M'Kim v. Fulton

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First page of the opinion M'Kim v. Fulton, in Reports of Cases Argued and Decided in the Court of Appeals of Virginia, by Daniel Call. Richmond: R. I. Smith, 1833.

M'Kim v. Fulton, 10 Va. (6 Call) 106 (1806),‎[1] was a case regarding the execution of promises made at a business partnership's dissolution.

Background

John Davies and Alexander Fulton entered into a trader partnership. In 1798, three years later, both parties agreed to dissolve the partnership. The parties agreed that Davies would relinquish all his interest in the partnership to Fulton. In consideration, Fulton agreed to pay Davies $36,150, pay all Davies's debts from the firm, and to indemnify Davies from any addition debts related to the firm. On November 4, 1798, Davies died and bequeathed his property to his widow and two infant children. M’Kim, the administrator of Davies estate, sued Fulton to recover the funds promised to Davies which had since been used by Fulton to capitalize a partnership he subsequently formed with his brother. M'Kim also requested relief from the debt balance Fulton failed to pay while a partner with Davies.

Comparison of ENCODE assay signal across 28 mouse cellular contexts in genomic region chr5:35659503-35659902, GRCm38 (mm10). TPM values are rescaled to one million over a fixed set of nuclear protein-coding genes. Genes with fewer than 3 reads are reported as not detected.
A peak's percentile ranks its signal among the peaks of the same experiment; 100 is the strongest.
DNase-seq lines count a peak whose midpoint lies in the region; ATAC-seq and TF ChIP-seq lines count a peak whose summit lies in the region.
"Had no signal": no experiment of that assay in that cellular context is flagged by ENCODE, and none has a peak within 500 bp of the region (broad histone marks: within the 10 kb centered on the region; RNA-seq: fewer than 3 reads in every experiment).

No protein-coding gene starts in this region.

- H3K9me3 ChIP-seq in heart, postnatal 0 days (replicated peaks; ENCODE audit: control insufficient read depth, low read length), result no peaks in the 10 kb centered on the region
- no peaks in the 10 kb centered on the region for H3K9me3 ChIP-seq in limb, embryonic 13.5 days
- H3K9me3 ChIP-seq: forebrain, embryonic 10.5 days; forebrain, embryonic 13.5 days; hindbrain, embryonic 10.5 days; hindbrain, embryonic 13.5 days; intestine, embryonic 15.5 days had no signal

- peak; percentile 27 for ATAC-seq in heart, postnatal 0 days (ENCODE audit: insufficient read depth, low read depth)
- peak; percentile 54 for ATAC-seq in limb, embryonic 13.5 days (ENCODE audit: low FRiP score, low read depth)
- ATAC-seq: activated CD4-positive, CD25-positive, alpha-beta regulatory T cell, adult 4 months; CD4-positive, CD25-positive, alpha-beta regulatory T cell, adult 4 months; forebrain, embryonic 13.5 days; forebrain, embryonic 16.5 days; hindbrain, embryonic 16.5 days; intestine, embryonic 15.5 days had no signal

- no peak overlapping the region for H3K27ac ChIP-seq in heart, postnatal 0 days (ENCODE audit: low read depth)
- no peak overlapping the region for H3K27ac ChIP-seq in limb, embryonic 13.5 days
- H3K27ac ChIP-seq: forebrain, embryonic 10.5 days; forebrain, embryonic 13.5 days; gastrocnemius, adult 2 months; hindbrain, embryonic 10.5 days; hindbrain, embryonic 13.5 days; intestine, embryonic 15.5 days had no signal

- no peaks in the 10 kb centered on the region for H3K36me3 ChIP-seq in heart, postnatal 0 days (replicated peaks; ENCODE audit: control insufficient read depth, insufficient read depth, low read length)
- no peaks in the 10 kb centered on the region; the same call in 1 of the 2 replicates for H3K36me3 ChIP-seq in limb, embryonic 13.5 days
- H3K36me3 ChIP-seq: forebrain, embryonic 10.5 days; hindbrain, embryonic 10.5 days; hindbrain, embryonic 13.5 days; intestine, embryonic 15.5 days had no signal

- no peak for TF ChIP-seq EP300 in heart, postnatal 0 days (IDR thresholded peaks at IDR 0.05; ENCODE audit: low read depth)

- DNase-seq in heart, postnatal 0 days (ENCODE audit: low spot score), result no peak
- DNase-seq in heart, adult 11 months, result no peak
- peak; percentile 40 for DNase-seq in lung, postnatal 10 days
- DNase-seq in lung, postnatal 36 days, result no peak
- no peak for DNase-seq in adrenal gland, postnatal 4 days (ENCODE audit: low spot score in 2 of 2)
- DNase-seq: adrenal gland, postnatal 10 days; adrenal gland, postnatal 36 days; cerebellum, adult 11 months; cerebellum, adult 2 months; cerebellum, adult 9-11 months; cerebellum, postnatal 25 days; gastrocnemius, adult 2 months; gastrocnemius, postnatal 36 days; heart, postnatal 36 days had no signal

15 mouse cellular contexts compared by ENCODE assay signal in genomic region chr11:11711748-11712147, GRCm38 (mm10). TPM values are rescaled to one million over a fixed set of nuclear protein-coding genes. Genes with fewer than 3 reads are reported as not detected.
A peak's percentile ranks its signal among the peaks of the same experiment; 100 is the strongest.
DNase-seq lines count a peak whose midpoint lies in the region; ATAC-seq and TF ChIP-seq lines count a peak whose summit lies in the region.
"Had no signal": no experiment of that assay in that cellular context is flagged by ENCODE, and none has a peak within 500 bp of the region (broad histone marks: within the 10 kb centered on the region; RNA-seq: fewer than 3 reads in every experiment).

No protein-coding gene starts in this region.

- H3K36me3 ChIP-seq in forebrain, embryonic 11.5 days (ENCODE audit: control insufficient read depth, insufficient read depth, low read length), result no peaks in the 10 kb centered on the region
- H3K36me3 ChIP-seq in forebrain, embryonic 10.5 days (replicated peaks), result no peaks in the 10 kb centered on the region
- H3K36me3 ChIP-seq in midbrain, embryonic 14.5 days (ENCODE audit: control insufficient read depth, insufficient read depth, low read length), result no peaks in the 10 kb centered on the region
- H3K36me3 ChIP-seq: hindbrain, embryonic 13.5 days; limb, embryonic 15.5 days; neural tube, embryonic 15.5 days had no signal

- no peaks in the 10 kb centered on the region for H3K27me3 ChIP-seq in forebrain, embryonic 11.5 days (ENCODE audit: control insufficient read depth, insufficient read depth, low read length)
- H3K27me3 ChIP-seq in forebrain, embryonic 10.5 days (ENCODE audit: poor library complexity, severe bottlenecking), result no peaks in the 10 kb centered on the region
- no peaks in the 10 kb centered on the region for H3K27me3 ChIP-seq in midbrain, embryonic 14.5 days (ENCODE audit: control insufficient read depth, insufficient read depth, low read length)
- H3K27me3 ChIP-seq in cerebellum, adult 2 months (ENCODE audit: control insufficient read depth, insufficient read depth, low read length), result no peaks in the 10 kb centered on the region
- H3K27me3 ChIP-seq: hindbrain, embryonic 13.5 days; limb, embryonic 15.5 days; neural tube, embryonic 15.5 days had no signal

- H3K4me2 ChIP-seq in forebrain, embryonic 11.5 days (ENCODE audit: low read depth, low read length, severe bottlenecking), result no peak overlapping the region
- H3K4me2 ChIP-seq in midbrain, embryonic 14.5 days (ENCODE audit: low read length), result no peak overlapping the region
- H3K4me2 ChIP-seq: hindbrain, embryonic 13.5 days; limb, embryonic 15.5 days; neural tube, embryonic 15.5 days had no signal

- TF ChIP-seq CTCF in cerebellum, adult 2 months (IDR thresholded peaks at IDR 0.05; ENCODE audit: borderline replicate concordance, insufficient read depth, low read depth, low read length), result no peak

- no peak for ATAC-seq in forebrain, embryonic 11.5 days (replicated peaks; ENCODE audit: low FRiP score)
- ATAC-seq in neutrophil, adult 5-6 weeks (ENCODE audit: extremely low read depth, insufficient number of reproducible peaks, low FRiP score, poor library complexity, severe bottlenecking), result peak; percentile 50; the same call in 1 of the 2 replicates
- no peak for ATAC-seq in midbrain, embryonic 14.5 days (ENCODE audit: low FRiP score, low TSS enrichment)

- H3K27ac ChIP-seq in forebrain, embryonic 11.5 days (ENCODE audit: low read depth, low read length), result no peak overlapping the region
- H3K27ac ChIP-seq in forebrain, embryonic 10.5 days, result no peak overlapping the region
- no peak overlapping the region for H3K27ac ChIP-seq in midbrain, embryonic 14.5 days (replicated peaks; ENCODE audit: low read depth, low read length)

The Court's Decision

On October 4, 1805, Chancellor Wythe, without deciding whether the endorsements on the subpoenas in the case amounted to attachments, discharged the debt. The Court of Appeals reversed.

See also

References

  1. Daniel Call, Reports of Cases Argued and Decided in the Court of Appeals in Virginia, (Richmond: R. I. Smith, 1833), 6:106.